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Educational Game Development Best Practices: Animation and Voiceover


Our animation process is significantly different between 2D and 3D art, but today we’re going to focus on our 2D workflow.

Animation starts internally with Motion Design. This involves the team sketching a concept of the final piece and creating basic animatics. These are used to identify the level of detail, timing, and the feeling the game should use to communicate the design goals effectively. Once established, the motion design is used for all pieces of animation in the game.

Next we create the finished 2D assets that will be prepared for animation with the client’s approval of the direction being taken.

Finally we create the animations. For characters and anything with complex moving parts we use Anima2D which is Unity’s skeletal animation system. For other types of animations such as UI animations we use Unity’s animation controllers and the Timeline system as appropriate to the task.

Voice Acting

Filament’s voice acting workflow starts with a finished script. This includes all the lines of dialogue for all the actors as well as character descriptions. Prior to project engagement we typically try to nail down the total number of lines and actors we will cast since those are the principal drivers of cost. But having the final script allows us to hire actors who are typically paid by the number of words in their script.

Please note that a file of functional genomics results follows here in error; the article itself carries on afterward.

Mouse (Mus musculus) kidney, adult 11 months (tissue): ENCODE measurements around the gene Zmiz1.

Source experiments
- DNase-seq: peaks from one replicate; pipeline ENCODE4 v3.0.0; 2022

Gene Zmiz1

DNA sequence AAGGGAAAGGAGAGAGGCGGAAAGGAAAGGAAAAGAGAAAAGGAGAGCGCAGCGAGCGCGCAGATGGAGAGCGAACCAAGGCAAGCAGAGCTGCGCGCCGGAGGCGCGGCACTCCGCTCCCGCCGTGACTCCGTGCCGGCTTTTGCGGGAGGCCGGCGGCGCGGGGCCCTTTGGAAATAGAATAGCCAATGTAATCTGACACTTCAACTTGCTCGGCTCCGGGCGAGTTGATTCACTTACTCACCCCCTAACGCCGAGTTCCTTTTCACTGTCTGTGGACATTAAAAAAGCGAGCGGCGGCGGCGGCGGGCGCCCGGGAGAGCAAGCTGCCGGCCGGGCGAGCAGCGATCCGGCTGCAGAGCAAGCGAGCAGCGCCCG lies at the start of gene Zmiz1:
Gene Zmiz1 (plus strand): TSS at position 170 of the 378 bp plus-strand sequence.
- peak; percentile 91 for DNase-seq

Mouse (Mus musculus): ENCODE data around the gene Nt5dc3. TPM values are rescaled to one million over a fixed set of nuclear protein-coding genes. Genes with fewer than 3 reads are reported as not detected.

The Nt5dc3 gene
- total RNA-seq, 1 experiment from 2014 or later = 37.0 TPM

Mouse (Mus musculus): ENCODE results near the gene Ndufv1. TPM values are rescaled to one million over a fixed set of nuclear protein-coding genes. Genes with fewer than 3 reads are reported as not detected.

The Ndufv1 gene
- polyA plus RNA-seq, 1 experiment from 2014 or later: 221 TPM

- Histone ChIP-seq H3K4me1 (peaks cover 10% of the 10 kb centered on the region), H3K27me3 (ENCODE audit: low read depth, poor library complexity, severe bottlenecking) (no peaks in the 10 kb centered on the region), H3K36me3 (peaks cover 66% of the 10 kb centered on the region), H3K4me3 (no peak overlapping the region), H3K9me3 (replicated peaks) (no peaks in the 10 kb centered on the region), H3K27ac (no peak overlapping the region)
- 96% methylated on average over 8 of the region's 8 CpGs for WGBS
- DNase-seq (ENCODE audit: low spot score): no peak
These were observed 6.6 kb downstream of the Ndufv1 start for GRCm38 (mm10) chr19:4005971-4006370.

Once we have a finished script, we start the casting phase. This involves getting auditions from actors in our network and winnowing down the list to a few finalists based on the character descriptions and our audio director’s refined taste. The client will then get to choose their preferred voice for each character from the list of finalists.

Once actors are chosen, we book recording sessions with them and provide them feedback on their reads. Depending on the number of lines, we may bring a small chunk of the script recording back to the client for review since one actor can still read lines with different tones, timbre, and speed and that may impact efficacy depending on the target audience. After the test chunk is approved and the actors have fine-tuned voice notes they can then record the rest of the script.

Once the recording is completed, Filament’s audio director – with the help of our QA team – listens to the recordings to identify pronunciation issues or misread lines to get pickups for them before the voiceover is implemented in the game.

The last stage is to implement the audio into the game, and then review and test the implementation. This may involve a small portion of the lines getting rerecorded once more since sometimes it’s difficult to evaluate the fit of certain lines until you can hear them in the context of gameplay.

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